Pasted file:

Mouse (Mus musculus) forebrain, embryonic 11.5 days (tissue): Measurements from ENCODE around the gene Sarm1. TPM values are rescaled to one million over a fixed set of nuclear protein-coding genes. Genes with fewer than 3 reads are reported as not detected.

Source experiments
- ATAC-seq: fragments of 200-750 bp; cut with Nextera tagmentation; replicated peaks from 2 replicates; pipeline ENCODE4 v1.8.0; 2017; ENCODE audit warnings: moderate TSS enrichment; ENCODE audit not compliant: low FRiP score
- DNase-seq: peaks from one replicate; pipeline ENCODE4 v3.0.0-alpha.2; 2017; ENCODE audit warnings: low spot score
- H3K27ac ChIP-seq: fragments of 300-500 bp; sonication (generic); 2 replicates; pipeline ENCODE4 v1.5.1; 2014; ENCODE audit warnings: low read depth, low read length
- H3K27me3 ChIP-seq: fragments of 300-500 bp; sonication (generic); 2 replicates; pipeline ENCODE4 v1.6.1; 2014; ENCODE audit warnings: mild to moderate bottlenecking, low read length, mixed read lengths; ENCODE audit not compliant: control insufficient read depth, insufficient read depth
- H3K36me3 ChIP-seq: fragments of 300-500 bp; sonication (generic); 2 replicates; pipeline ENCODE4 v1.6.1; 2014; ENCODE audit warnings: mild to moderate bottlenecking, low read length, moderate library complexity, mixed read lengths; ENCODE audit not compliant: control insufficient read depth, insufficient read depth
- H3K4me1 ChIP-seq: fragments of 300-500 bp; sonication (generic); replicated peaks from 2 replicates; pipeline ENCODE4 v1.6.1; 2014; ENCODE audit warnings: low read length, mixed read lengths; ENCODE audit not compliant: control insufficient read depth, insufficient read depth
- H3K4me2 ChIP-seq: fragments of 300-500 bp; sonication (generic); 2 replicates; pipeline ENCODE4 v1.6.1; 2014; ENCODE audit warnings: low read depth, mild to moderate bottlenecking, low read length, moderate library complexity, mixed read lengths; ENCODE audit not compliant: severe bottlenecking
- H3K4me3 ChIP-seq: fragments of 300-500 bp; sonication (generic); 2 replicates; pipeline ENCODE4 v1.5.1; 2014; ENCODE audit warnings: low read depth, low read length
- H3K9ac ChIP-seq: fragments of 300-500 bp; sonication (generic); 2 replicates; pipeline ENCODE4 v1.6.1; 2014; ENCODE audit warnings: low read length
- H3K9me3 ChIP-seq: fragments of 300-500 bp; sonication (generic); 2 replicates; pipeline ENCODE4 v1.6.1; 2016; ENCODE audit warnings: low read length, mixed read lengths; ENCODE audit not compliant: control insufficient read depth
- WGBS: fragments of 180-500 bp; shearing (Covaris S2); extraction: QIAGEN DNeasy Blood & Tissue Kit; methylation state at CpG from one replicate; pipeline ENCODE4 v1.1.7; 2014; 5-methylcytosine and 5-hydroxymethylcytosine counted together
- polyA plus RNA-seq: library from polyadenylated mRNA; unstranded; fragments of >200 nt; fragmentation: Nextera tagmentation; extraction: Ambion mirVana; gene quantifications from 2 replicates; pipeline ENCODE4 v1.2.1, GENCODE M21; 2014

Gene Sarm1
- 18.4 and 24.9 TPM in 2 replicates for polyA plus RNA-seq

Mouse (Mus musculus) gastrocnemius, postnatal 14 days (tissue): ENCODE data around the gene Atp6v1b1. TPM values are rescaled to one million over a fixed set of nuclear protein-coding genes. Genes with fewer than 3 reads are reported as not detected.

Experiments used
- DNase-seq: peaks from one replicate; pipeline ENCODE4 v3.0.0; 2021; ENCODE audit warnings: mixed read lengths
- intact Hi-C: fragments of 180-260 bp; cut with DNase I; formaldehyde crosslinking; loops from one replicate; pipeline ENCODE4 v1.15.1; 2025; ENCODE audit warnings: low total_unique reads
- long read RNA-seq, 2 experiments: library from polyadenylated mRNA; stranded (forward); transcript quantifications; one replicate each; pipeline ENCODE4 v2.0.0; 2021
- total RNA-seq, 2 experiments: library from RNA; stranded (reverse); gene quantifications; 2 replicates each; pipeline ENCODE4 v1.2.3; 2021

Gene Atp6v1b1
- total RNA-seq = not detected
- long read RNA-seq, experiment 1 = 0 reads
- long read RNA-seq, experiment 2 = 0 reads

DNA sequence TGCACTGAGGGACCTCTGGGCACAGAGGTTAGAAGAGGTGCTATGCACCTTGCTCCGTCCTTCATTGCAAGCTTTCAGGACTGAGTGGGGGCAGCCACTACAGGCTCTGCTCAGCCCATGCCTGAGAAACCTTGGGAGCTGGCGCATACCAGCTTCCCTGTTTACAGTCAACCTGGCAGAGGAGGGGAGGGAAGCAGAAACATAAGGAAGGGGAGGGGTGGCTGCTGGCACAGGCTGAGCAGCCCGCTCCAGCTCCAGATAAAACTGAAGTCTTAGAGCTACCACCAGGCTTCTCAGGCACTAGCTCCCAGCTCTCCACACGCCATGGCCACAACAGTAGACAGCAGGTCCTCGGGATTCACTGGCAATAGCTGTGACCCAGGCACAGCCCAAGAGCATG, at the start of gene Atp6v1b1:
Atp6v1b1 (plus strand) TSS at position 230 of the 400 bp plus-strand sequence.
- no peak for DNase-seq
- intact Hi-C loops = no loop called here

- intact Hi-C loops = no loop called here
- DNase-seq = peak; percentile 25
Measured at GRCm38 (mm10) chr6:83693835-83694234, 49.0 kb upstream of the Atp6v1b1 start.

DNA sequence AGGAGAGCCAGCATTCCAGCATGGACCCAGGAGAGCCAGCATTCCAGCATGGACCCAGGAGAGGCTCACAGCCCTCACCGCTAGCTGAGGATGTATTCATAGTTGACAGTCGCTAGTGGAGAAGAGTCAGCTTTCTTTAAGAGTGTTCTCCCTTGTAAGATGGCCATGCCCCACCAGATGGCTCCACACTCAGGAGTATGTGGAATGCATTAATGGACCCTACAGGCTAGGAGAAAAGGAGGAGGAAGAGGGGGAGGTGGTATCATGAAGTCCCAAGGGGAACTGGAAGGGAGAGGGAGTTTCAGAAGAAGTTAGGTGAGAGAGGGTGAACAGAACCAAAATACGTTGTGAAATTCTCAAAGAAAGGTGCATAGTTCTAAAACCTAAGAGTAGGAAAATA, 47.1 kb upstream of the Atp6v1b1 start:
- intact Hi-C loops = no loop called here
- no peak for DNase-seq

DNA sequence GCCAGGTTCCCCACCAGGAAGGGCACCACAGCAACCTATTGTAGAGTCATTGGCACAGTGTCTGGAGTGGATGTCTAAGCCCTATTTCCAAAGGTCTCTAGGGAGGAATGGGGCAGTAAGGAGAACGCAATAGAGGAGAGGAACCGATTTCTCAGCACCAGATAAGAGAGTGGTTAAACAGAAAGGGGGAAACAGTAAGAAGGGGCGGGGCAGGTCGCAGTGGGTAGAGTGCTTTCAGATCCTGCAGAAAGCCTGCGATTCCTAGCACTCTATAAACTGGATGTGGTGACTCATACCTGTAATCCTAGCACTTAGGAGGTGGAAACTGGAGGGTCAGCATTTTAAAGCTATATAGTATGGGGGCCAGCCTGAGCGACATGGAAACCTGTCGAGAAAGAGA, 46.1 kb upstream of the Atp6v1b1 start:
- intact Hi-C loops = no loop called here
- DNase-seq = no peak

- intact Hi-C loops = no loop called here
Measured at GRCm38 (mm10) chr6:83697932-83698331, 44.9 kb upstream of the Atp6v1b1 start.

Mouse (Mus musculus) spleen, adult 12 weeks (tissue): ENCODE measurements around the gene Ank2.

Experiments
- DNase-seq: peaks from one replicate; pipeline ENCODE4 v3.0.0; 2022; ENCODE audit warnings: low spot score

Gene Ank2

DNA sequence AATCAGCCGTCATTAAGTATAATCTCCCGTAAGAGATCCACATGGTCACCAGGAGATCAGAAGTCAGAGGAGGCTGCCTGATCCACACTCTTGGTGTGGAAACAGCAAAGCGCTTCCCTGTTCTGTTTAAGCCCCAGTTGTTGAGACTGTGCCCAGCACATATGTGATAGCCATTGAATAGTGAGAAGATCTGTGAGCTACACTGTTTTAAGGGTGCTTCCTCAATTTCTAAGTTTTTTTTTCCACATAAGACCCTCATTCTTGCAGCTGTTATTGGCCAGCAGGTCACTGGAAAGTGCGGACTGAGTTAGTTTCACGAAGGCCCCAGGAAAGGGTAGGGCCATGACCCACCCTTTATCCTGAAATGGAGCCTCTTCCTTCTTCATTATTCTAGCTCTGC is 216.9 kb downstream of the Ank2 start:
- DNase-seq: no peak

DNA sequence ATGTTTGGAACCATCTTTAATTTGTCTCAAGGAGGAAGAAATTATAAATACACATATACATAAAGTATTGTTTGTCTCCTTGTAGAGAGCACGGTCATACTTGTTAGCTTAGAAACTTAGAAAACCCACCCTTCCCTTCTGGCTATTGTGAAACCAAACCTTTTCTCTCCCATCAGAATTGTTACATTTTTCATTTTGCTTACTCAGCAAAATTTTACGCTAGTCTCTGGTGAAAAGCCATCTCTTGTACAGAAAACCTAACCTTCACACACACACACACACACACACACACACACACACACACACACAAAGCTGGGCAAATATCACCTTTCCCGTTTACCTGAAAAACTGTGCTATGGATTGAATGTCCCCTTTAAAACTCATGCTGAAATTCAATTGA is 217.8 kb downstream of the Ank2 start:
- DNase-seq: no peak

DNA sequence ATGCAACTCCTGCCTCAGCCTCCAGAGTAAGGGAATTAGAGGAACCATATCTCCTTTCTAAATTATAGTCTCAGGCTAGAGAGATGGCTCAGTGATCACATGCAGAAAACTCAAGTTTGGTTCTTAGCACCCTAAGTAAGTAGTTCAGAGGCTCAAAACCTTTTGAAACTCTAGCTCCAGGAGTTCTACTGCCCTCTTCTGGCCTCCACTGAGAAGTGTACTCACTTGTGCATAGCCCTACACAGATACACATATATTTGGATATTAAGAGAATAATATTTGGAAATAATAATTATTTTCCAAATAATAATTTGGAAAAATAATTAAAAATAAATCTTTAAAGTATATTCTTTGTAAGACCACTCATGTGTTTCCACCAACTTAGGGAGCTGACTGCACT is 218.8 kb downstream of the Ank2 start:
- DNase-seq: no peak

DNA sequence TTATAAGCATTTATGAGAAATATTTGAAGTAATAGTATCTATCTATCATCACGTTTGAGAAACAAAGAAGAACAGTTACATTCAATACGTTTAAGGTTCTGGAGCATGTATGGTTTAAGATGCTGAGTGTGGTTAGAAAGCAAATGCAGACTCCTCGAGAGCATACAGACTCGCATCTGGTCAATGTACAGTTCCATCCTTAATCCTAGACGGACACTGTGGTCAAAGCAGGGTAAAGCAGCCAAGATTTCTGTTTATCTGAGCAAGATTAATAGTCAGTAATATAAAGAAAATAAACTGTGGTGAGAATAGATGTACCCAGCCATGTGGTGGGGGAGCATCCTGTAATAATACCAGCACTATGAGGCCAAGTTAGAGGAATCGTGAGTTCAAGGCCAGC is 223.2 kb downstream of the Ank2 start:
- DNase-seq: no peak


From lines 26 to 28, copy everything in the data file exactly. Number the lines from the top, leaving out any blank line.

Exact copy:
- long read RNA-seq, experiment 2 = 0 reads

DNA sequence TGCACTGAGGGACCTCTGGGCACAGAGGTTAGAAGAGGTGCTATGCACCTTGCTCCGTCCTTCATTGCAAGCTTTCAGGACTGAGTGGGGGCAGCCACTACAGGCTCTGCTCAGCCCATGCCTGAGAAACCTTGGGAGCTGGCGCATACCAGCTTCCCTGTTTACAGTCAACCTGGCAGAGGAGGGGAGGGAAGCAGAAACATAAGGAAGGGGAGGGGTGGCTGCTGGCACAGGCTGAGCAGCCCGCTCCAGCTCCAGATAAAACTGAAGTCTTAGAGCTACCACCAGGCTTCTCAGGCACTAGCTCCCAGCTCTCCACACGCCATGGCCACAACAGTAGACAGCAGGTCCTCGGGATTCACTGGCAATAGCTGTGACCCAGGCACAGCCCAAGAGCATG, at the start of gene Atp6v1b1:
Atp6v1b1 (plus strand) TSS at position 230 of the 400 bp plus-strand sequence.